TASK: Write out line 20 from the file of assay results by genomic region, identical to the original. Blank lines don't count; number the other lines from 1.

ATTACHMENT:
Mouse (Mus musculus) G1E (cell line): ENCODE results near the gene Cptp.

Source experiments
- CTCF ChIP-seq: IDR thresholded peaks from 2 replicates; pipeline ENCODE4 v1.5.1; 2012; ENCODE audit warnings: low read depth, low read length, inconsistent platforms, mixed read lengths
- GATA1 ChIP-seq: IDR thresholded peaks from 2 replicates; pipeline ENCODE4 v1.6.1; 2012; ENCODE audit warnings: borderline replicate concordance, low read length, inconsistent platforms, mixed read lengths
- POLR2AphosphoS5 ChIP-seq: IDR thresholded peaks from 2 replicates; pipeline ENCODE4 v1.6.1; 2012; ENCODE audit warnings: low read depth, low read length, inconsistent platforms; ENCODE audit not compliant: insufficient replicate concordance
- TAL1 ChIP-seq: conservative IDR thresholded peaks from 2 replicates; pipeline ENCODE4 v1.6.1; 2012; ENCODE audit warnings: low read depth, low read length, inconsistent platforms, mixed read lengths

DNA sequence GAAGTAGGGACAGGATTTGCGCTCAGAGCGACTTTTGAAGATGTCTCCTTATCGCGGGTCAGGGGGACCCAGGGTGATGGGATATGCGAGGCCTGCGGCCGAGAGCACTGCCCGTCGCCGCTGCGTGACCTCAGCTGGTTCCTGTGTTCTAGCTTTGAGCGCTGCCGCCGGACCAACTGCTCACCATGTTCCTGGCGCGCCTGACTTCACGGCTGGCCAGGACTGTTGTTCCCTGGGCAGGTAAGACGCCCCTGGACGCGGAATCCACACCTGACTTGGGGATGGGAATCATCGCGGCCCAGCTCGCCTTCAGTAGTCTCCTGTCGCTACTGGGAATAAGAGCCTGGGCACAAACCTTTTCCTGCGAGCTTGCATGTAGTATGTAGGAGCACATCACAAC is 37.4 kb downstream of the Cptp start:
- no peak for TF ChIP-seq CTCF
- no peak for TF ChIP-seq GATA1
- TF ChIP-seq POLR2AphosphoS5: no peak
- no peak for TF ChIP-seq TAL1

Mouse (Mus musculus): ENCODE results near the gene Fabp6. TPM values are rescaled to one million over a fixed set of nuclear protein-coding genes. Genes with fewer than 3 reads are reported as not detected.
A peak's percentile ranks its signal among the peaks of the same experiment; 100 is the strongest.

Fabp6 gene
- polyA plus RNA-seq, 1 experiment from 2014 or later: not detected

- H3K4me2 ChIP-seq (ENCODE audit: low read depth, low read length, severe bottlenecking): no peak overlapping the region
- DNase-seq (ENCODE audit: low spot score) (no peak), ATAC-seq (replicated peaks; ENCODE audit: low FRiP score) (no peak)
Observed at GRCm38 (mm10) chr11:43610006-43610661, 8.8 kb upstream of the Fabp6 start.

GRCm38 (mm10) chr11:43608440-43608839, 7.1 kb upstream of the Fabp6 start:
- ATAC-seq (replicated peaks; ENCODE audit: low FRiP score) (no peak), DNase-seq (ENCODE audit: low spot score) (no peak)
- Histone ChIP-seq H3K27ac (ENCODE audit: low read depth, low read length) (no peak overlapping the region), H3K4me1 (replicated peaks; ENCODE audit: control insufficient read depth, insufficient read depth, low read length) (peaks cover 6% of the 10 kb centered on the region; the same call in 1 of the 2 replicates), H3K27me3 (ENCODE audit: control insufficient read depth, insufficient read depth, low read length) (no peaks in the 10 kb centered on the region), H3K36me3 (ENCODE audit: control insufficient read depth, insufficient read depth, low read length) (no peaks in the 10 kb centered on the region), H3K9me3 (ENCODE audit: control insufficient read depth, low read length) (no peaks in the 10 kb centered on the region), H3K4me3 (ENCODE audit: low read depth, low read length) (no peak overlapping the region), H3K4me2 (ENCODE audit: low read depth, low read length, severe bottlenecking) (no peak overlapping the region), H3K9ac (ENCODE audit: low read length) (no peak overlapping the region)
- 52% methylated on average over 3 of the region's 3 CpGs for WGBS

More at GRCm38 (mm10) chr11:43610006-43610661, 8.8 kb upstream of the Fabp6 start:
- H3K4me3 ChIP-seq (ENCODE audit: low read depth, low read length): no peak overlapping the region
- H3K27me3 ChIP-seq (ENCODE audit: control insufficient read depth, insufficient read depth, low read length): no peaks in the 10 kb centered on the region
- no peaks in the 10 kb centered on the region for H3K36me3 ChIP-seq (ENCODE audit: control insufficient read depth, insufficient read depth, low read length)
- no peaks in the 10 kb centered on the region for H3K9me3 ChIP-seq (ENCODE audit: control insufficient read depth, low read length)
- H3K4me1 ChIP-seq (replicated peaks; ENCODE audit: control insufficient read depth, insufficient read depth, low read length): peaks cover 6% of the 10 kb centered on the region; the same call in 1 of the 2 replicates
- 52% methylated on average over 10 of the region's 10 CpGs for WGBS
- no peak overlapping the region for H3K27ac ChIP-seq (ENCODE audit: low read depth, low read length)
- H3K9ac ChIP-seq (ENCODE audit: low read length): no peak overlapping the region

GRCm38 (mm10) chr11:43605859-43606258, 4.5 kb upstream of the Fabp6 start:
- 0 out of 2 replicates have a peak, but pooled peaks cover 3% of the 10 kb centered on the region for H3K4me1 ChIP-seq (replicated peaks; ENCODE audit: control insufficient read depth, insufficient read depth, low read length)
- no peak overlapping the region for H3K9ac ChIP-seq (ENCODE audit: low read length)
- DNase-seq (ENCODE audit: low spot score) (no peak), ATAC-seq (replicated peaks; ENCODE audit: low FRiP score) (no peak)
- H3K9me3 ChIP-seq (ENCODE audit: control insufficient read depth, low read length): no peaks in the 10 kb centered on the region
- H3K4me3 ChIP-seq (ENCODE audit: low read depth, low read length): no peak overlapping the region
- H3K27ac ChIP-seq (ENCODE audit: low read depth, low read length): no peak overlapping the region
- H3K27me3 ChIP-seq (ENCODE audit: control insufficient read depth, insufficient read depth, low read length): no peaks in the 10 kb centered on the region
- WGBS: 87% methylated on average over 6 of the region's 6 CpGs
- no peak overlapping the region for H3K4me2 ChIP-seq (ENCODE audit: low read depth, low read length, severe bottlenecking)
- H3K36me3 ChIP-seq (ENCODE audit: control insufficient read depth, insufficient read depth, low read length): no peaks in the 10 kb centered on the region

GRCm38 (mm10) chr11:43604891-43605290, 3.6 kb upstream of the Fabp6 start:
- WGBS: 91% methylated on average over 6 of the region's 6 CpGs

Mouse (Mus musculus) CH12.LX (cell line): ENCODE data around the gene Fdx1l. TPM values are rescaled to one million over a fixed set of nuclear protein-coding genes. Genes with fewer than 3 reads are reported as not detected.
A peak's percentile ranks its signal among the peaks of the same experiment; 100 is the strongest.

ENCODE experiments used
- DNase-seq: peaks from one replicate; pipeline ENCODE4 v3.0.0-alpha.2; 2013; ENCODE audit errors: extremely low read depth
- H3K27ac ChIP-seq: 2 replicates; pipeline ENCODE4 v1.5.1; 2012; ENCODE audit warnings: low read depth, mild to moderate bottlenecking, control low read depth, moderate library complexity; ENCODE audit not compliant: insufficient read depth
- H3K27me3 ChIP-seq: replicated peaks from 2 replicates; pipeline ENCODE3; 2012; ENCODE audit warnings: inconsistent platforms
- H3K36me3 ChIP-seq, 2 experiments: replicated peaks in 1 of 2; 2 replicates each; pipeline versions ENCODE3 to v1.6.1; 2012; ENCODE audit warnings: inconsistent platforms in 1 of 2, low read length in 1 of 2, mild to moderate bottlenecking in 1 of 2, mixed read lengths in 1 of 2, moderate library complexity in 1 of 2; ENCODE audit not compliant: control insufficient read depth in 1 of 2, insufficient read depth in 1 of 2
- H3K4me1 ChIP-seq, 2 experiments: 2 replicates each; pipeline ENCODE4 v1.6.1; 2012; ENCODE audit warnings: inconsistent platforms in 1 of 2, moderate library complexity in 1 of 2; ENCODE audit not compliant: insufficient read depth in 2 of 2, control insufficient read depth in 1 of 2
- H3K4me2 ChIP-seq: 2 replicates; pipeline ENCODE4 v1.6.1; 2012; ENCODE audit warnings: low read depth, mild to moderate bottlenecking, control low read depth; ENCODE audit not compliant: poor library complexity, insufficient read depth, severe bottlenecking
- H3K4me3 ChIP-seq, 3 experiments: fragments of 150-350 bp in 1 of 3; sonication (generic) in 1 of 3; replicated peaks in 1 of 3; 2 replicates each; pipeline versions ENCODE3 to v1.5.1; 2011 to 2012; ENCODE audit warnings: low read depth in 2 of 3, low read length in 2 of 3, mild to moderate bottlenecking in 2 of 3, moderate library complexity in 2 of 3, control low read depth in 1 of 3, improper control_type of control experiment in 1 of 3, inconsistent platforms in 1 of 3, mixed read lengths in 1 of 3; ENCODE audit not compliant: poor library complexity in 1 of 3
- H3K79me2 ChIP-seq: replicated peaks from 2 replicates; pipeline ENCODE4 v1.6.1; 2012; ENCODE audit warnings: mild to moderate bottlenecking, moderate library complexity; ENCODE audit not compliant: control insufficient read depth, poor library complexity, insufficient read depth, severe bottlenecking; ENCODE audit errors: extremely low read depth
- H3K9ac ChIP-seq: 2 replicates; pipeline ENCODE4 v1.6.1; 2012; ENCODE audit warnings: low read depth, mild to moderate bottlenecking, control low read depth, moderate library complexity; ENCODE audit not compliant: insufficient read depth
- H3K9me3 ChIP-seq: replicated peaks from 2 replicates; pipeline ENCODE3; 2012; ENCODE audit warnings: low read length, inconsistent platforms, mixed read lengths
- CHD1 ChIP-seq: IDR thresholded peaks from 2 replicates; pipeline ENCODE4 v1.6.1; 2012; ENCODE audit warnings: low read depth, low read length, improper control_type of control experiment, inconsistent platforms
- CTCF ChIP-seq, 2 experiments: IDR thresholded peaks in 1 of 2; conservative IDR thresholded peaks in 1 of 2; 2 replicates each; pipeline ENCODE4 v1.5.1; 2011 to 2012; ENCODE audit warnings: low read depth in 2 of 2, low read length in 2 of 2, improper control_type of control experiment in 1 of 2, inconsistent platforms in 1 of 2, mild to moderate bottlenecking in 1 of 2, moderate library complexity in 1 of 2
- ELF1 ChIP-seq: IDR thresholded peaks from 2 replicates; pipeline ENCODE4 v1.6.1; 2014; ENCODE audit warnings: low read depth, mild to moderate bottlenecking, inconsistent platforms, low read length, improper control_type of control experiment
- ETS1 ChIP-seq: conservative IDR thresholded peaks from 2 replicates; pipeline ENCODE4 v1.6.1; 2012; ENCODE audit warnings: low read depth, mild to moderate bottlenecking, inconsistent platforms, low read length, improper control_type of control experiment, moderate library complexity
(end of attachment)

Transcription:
- ATAC-seq (replicated peaks; ENCODE audit: low FRiP score) (no peak), DNase-seq (ENCODE audit: low spot score) (no peak)